Imaging tools to identify abnormalities that cause heart attacks are to be developed in a £1.8m research initiative.
The project could also provide insight into conditions such as stroke and findings have the potential to save thousands of lives each year, researchers say.
The funding will go towards advancing techniques to spot life-threatening changes in people living with heart disease, many of whom are undiagnosed.
Coronary heart disease is the most common cause of death worldwide, killing one person in the UK every seven minutes, usually through heart attack.
The University of Edinburgh study is focused on improving detection of coronary atherothrombosis, a condition in which fatty deposits blocking the arteries – known as plaques – suddenly rupture.
Heart attacks are often missed, with a third of people misdiagnosed as having non-heart chest pain later dying from heart disease. Better tools are desperately needed to help identify those most at risk.
It is the main underlying cause of sudden heart-related death and cannot be detected by current non-invasive methods.
The researchers aim to create new chemicals – known as tracers – to illuminate these unstable plaques in patients. The tracers – which contain small amounts of radioactivity – are injected into the bloodstream and stick to the plaques. This allows their detection on an imaging technique known as positron emission tomography (PET) scanning.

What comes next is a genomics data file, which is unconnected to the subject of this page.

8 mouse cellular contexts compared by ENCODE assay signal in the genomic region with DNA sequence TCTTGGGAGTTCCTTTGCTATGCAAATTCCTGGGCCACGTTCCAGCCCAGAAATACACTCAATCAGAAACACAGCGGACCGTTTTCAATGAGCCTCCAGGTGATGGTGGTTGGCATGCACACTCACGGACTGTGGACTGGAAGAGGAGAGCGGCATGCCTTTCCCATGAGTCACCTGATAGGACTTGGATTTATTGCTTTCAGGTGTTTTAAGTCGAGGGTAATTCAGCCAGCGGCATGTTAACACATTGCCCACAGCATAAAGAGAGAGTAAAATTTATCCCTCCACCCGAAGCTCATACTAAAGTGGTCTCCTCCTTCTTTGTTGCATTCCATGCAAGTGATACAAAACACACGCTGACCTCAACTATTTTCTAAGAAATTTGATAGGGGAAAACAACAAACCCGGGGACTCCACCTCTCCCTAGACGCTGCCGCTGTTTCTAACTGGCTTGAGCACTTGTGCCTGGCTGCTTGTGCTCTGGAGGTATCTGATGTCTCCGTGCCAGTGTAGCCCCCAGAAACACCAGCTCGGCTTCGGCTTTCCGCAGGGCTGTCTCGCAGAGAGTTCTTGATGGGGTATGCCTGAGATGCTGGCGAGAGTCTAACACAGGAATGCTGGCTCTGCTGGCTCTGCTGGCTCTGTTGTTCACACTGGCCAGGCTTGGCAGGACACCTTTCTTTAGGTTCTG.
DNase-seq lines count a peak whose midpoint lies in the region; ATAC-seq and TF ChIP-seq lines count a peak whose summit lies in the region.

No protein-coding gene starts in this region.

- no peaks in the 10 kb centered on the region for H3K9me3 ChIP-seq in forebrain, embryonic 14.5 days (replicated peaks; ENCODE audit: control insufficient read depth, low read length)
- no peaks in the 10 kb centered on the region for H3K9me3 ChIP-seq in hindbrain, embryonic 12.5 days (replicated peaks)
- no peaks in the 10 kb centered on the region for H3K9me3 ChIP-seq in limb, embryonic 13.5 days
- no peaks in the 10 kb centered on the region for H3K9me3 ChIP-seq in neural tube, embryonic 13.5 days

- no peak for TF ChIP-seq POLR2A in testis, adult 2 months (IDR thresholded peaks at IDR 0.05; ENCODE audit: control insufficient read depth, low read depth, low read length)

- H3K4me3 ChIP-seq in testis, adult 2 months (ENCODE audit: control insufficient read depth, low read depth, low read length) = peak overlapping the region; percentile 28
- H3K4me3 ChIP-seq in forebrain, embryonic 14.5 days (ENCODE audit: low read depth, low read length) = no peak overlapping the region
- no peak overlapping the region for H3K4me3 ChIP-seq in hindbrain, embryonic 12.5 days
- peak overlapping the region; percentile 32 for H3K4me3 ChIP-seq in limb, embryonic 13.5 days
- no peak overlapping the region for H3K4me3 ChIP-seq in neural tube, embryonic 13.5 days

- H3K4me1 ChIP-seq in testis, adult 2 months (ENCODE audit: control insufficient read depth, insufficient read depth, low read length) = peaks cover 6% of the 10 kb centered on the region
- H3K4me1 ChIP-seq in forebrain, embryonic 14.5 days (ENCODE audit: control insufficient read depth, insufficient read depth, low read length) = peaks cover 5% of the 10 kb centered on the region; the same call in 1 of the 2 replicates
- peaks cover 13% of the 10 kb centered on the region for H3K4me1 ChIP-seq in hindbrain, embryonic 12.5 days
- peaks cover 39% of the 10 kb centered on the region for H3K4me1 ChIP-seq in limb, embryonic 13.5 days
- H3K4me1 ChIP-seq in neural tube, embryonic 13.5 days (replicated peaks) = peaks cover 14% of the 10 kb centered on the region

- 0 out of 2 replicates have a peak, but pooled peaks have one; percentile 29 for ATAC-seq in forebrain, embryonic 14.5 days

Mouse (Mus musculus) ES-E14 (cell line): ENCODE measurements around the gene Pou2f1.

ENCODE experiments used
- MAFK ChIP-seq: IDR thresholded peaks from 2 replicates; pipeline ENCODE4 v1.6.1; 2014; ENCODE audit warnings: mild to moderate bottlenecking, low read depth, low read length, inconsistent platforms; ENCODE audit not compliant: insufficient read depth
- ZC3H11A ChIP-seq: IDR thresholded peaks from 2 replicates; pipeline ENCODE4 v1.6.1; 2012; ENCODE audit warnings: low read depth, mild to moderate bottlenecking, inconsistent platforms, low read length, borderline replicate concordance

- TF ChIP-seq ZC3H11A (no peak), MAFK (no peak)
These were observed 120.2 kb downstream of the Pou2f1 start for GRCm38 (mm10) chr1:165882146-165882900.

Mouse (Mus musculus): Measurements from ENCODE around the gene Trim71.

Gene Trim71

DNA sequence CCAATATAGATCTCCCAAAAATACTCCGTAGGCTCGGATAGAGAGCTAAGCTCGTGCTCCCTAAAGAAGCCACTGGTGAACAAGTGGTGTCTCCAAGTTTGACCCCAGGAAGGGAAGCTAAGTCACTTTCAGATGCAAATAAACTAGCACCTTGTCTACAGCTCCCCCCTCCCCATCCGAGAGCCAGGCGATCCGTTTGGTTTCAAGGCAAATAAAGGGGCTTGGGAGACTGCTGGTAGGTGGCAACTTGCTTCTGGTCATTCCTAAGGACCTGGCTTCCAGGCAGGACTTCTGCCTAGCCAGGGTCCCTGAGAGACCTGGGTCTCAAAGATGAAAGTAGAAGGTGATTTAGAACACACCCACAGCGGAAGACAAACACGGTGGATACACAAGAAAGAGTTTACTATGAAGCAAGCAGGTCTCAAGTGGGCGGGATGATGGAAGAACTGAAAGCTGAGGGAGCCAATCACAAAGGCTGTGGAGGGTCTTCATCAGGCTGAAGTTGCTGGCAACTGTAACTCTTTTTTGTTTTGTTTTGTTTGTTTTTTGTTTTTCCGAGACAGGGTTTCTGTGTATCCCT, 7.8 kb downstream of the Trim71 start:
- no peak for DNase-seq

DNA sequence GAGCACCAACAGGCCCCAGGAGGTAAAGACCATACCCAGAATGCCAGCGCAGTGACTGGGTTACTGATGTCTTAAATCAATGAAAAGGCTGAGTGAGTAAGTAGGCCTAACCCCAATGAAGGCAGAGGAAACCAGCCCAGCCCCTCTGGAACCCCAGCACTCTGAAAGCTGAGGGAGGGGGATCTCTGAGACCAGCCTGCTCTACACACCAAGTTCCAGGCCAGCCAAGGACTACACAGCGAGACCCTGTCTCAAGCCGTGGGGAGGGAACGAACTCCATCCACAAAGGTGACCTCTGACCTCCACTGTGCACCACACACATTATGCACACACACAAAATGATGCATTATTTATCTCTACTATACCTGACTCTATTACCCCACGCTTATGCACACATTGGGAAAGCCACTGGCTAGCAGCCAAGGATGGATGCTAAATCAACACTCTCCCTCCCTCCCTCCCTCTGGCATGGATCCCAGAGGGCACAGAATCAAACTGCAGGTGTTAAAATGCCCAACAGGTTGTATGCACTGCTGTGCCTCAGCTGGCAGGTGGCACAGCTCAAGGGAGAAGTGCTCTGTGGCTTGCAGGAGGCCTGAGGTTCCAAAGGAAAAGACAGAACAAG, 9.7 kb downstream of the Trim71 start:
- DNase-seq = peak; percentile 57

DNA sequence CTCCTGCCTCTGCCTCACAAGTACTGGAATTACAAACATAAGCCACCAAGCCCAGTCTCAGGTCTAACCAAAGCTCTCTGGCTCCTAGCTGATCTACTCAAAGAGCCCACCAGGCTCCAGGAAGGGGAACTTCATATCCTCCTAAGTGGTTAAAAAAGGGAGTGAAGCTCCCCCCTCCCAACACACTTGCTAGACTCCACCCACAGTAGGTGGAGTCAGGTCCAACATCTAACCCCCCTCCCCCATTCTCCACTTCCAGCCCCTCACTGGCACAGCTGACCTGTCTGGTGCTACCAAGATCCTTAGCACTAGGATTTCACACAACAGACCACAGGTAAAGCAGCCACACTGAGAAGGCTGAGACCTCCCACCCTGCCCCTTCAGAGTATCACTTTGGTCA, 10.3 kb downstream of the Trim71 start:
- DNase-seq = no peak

The British Heart Foundation-funded project will make use of a new advanced scanner known as PET-MR – the first of its kind in Scotland – which combines PET with another type of specialised imaging to reveal details of the heart’s structure and function.
The cutting-edge technique could have a major impact on clinical practice as it would enable doctors to pinpoint people at higher risk of heart attack.
Discovering which plaques are likely to rupture is a major objective of current research. By funding this vital research at the University of Edinburgh, we’re one step closer to being able to treat a heart attack before it happens.
It also has significant implications for drug discovery as it would allow researchers to monitor how coronary plaques react to medicines.
Members of the research team – led by the University’s Edinburgh Imaging hub – recently received the Imaging Team of the Year Award from the British Medical Journal. The award recognised their work developing non-invasive heart scanning techniques.
Edinburgh Imaging is hosting a Science Symposium on 30 June, when international experts will meet to discuss the latest advances in biomedical imaging and analysis.
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